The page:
KQ reverses pay cuts, gets Sh20bn bailout nod


Kenya Airways chairman Michael Joseph during the airline's half-year results' briefing at the KQ hangar on August 27, 2019. PHOTO | DIANA NGILA | NMG

Kenya Airways #ticker:KQ has reversed pay cuts in light of signs of business recovery and MPs approving a Sh20 billion bailout.

The carrier was last month returned pay cuts of up to 25 percent in cash preservation efforts after the Treasury delayed wiring the bailout billions.

Kenya Airways chairman Michael Joseph said on Tuesday the airline had started paying full salaries on a day when it announced it had more than halved net losses to Sh15.8 billion, helped by growth in revenue and some cost savings.

The announcement on restored pay also came on a day when Parliament approved the supplementary budget, clearing the way for the Treasury to release the Sh20 billion.

The Treasury had frozen the Sh20 billion fearing censure by Parliament for releasing the money without MPs’ approval.

“Salaries have been restored,” Mr Joseph told the Business Daily.

KQ had resumed full payment of workers’ salaries in December 2021 after a protracted battle with the pilots’ union.

The union has been demanding the reinstatement of salaries to 100 percent, saying that the airline had started recovering from the Covid-19 disruptions.

Like other airlines around the world, the carrier was pummeled by the closure of airspace in 2020, as governments tried to contain the spread of the coronavirus.

Things started to turn around last year, Kenya Airways said, boosting revenue by a third to Sh70.22 billion and narrowing losses by 56 percent to Sh15.8 billion.

"We have seen a lot of markets opening," Hellen Mathuka, the airline’s chief financial officer, told an investor briefing.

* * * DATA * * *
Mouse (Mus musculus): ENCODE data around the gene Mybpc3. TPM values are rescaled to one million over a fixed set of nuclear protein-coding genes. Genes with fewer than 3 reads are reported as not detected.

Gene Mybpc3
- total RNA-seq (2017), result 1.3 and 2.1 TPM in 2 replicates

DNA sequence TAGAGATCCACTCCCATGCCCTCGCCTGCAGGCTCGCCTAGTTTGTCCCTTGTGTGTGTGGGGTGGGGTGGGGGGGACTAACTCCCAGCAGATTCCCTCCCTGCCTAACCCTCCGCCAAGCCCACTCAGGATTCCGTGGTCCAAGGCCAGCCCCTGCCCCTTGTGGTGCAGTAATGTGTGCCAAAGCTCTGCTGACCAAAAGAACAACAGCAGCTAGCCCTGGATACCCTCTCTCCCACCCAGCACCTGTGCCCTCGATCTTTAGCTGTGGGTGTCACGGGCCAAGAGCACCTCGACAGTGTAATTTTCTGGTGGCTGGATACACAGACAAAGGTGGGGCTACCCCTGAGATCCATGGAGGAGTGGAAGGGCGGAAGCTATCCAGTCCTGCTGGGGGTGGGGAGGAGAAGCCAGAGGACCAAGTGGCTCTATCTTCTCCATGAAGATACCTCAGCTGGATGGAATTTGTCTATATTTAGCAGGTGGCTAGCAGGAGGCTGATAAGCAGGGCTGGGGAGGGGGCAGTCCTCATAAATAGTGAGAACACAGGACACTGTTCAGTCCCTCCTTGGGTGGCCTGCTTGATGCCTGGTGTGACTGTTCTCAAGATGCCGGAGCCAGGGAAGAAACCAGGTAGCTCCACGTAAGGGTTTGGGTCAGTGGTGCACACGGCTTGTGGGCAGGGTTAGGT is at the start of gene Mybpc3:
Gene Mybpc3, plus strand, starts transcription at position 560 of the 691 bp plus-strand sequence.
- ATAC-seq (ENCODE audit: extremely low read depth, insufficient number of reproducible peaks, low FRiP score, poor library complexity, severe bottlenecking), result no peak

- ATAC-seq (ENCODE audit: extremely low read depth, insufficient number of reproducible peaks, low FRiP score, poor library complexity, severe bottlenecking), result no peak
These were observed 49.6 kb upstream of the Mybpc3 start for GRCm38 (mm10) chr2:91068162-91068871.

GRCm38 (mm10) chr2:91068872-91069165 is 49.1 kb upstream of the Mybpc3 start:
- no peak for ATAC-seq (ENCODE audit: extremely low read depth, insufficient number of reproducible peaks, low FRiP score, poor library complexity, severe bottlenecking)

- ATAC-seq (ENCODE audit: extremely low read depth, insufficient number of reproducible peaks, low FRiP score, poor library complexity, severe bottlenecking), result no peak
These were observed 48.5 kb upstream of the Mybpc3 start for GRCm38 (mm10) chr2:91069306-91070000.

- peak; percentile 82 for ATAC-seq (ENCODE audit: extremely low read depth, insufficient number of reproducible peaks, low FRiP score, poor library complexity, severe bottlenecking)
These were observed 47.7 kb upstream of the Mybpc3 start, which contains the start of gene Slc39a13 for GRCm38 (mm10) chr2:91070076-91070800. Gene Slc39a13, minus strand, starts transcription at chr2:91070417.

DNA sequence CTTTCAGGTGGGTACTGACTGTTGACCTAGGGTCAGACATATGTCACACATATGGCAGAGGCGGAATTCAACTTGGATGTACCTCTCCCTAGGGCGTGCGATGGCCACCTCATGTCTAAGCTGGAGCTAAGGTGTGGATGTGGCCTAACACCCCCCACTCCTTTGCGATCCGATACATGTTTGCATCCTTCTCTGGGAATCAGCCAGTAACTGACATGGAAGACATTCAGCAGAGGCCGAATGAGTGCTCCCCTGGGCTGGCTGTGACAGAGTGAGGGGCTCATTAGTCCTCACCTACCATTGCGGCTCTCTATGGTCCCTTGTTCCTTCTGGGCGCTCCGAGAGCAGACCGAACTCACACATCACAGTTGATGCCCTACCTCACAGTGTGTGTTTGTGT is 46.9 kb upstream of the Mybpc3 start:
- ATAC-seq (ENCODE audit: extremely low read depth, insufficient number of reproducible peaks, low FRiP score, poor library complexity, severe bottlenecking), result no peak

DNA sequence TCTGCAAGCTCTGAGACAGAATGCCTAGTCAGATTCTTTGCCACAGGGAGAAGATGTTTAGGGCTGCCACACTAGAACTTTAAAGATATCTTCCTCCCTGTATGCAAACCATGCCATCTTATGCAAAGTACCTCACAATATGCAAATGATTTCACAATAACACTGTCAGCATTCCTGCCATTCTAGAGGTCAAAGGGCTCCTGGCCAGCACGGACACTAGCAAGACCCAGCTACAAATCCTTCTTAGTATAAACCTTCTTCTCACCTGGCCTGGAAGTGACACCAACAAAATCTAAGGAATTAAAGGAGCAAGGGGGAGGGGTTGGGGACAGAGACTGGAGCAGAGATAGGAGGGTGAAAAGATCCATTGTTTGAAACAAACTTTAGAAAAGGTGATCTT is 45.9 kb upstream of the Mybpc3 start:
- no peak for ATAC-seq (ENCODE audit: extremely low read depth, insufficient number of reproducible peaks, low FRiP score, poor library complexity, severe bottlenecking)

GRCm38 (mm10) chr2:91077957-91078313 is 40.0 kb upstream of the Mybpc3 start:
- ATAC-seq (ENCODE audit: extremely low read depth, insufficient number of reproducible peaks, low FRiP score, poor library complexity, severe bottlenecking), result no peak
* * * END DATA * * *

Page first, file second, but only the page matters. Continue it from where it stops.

Total costs edged down 3.6 percent, she said, partly helped by the renegotiation of plane leasing contracts, which led to significant savings.

The release of the Sh20 billion will ease the national carrier’s cash flow hitches and set the stage for its restructuring.

Besides salaries, the airline needs the money to settle utility bills such as security, maintenance of grounded planes, electricity and parking as well ease the effects of the virus that has obliterated global travel.

The bailout comes as the State dropped the nationalisation plan, which was approved by lawmakers in July 2019 and would have led to the delisting of the airline from the Nairobi Securities Exchange (NSE).

Kenya wanted to emulate countries like Ethiopia which run air transport assets under a single company, using funds from the more profitable parts to support others.

Now, the State is keen on pushing for the restructuring of the national carrier on the back of the multi-billion shilling bailout.

KQ will be required to reduce its network, operate a smaller fleet, and possibly lay off more staff under the bailout terms.

The airline flew 2.2 million passengers on its planes last year, a 25 percent growth over the previous year, while cargo business grew 29 percent to 63,726 tonnes. The latest loss means that KQ has now gone for nine straight years without profits, extending its accumulated losses to Sh144.64 billion.

The airline last made a profit in 2012 when it closed with net earnings at Sh1.66 billion.

The huge accumulated losses have seen KQ slip into negative equity, meaning it is technically insolvent. KQ’s negative equity deepened to Sh83.4 billion at the end of 2021 from Sh64.2 billion the previous year.

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